Starbucks’ Wi-Fi requirements are noteworthy because of the size of the company. Some 75 million people visit Starbucks stores each year, but only 15 million are signed up for its rewards program. Earlier this year, executives said they were making the Wi-Fi change in part so they could do a better job marketing to the remaining 60 million.  That’s a lot of data.

Users to who visit Starbucks now and try to connect see a simple signup screen that asks for name, email, and zip code, followed by two links: One to a Starbucks privacy policy, one to a special Google privacy policy for Starbucks Wi-Fi users.  The Starbucks policy comes in PDF form, with links to the firm’s generic policy on its website, last updated in November. The Google policy, updated in February, contains a few additional details, such as the usual disclosure that the firm “may collect information about your usage of This WiFi, such as when and for how long you use the network and the frequency and size of data transfers.”

That policy also makes clear that users are now allowed to change or “spoof” their MAC address in order to evade potential tracking by Starbucks — a suggestion made by some users in response to the Wi-Fi change.

“We will assign you a temporary IP address each time you access This WiFi. You may not program any other IP or MAC address into your device that accesses This WiFi,” the Google policy says.

A separate section of the Starbucks privacy policy makes clear that Starbucks accounts are permanent.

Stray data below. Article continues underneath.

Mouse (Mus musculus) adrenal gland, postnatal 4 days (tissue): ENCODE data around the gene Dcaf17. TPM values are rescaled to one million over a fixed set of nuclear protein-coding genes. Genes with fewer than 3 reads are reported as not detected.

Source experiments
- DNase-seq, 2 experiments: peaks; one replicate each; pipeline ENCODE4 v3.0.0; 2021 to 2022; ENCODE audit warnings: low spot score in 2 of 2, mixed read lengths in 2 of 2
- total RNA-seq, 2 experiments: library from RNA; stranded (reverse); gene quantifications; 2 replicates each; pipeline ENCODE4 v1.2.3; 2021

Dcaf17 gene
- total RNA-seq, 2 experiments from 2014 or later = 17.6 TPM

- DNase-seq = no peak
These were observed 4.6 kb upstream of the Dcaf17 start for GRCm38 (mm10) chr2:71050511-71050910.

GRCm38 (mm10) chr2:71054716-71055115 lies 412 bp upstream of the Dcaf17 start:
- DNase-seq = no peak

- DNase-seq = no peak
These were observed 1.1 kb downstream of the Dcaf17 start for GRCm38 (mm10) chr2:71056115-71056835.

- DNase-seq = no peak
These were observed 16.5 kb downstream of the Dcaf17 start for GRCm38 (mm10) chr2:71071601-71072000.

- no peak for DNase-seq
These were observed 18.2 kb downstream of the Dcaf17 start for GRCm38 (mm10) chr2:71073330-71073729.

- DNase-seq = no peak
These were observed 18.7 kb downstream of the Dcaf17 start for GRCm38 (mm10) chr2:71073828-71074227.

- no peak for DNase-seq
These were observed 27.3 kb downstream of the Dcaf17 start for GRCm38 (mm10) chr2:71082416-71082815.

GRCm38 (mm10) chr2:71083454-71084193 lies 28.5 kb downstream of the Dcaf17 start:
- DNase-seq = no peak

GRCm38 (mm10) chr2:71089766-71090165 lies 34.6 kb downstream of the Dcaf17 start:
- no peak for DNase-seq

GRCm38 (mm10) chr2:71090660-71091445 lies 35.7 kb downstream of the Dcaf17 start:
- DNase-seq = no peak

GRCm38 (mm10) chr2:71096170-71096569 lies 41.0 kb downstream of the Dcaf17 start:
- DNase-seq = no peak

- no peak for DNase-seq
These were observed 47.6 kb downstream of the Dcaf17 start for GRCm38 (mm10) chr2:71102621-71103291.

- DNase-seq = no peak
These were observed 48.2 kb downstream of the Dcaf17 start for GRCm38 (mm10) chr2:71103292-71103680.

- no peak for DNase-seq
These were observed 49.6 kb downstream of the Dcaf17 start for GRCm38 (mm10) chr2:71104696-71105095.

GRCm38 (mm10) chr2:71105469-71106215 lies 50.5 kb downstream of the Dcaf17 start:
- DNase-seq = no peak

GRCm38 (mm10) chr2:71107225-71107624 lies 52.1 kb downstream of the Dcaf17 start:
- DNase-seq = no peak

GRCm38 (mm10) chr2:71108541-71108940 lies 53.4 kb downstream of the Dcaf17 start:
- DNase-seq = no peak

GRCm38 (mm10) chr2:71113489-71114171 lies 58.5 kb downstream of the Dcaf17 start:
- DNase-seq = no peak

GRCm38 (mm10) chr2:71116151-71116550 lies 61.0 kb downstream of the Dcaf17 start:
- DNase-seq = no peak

“Upon request we will provide you with information about whether we hold any of your personal information. You may access, correct, or remove your personal information by visiting www.Starbucks.com/Account. As required by law for taxes and other record keeping purposes, we are unable to completely delete an account,” it says.

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About Bob Sullivan 1219 Articles
BOB SULLIVAN is a veteran journalist and the author of four books, including the 2008 New York Times Best-Seller, Gotcha Capitalism, and the 2010 New York Times Best Seller, Stop Getting Ripped Off! His latest, The Plateau Effect, was published in 2013, and as a paperback, called Getting Unstuck in 2014. He has won the Society of Professional Journalists prestigious Public Service award, a Peabody award, and The Consumer Federation of America Betty Furness award, and been given Consumer Action’s Consumer Excellence Award.